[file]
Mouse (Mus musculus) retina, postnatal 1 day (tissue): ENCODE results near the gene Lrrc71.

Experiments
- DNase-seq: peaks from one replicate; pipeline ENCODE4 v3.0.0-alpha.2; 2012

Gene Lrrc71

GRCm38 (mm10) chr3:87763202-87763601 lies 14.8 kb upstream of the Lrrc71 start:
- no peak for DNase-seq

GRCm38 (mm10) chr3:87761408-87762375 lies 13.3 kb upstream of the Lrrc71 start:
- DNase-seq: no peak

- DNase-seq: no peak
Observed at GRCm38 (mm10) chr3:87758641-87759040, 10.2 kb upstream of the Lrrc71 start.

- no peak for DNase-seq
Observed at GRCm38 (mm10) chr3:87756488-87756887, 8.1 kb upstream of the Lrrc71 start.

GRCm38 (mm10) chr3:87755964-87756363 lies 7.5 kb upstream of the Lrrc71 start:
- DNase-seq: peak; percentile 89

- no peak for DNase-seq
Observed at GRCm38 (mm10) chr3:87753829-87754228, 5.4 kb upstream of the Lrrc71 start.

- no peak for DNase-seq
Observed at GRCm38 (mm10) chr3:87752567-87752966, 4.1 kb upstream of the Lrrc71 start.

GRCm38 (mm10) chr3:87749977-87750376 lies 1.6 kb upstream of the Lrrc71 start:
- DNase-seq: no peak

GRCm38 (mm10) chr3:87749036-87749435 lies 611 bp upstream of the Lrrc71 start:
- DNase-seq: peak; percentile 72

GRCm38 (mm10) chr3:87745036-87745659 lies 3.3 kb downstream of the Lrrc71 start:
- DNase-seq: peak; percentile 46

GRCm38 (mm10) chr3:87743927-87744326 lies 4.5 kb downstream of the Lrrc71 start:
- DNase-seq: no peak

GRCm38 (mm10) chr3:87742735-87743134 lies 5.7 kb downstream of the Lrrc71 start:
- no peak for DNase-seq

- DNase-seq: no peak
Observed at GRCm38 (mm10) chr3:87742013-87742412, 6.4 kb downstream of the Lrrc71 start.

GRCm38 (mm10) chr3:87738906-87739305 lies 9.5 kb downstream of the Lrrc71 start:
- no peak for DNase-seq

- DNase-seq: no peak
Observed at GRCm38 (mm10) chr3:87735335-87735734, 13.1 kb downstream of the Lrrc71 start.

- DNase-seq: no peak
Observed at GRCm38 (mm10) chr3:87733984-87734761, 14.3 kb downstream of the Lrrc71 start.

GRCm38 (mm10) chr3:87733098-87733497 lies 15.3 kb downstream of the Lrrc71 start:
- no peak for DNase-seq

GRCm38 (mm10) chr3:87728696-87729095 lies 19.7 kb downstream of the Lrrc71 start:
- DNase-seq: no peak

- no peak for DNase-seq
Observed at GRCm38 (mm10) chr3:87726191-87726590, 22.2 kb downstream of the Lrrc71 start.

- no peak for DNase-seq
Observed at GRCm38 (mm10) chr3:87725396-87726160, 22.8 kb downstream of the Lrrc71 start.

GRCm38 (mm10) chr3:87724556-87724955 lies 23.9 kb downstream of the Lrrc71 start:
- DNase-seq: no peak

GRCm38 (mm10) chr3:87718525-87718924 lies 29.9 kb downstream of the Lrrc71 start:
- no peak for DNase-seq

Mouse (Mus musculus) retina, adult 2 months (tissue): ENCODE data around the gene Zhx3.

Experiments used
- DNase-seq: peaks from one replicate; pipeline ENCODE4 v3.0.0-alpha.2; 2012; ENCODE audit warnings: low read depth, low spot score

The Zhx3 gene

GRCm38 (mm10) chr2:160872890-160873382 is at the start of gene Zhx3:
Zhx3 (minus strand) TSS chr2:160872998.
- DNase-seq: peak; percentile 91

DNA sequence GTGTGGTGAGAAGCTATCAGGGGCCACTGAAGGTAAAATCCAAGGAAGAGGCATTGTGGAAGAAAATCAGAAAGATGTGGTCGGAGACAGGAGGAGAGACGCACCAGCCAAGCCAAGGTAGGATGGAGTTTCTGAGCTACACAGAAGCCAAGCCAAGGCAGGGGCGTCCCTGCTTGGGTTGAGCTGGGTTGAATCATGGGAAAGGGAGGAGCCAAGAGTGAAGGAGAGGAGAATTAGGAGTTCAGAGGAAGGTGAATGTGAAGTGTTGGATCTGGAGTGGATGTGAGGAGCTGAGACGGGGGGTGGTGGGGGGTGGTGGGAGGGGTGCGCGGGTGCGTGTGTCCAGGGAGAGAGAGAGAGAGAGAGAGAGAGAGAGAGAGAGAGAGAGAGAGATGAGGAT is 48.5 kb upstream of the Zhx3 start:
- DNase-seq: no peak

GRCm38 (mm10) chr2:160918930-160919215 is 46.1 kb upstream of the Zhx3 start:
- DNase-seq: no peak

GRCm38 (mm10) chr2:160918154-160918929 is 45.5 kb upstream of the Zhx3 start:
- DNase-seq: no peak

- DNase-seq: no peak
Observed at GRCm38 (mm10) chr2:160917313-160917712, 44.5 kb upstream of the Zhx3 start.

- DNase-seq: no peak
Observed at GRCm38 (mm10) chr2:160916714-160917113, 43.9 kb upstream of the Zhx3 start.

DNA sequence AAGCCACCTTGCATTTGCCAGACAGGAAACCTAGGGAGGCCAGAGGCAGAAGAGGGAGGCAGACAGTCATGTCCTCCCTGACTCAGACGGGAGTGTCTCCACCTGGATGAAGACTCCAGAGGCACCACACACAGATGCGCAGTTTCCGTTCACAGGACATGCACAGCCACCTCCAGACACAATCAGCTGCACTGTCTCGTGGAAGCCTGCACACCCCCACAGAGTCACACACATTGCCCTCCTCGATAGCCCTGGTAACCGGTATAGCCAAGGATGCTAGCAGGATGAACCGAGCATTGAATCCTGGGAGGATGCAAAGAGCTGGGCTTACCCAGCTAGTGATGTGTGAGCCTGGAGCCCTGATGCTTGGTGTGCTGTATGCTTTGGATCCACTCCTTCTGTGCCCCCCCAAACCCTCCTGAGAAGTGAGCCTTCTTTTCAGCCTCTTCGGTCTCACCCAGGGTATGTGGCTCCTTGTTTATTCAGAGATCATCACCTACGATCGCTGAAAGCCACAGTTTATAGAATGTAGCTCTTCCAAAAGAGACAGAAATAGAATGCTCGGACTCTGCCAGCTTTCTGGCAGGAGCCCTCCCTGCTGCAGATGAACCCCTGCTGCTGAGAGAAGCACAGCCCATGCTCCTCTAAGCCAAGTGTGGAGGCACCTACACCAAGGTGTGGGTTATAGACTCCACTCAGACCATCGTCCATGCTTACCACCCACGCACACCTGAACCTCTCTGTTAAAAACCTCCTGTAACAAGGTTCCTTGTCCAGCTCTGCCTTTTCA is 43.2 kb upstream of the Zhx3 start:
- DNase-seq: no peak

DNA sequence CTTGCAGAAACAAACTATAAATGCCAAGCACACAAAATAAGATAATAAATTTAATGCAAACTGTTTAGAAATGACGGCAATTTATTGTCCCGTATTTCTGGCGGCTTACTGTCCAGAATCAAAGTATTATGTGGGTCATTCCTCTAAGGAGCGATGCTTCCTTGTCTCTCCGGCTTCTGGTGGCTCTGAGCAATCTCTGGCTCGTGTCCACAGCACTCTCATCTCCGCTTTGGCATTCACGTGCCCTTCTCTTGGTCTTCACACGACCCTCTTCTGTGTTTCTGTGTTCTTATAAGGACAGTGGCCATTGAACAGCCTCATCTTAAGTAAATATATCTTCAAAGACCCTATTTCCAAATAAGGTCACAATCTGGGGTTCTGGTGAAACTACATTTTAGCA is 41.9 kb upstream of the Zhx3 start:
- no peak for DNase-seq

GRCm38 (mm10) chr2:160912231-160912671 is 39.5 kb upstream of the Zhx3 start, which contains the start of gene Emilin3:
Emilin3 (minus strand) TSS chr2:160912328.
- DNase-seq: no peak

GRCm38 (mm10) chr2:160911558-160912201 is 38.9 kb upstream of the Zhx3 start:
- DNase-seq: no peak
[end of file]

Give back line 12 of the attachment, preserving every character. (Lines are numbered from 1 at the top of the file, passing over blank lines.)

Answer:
Observed at GRCm38 (mm10) chr3:87756488-87756887, 8.1 kb upstream of the Lrrc71 start.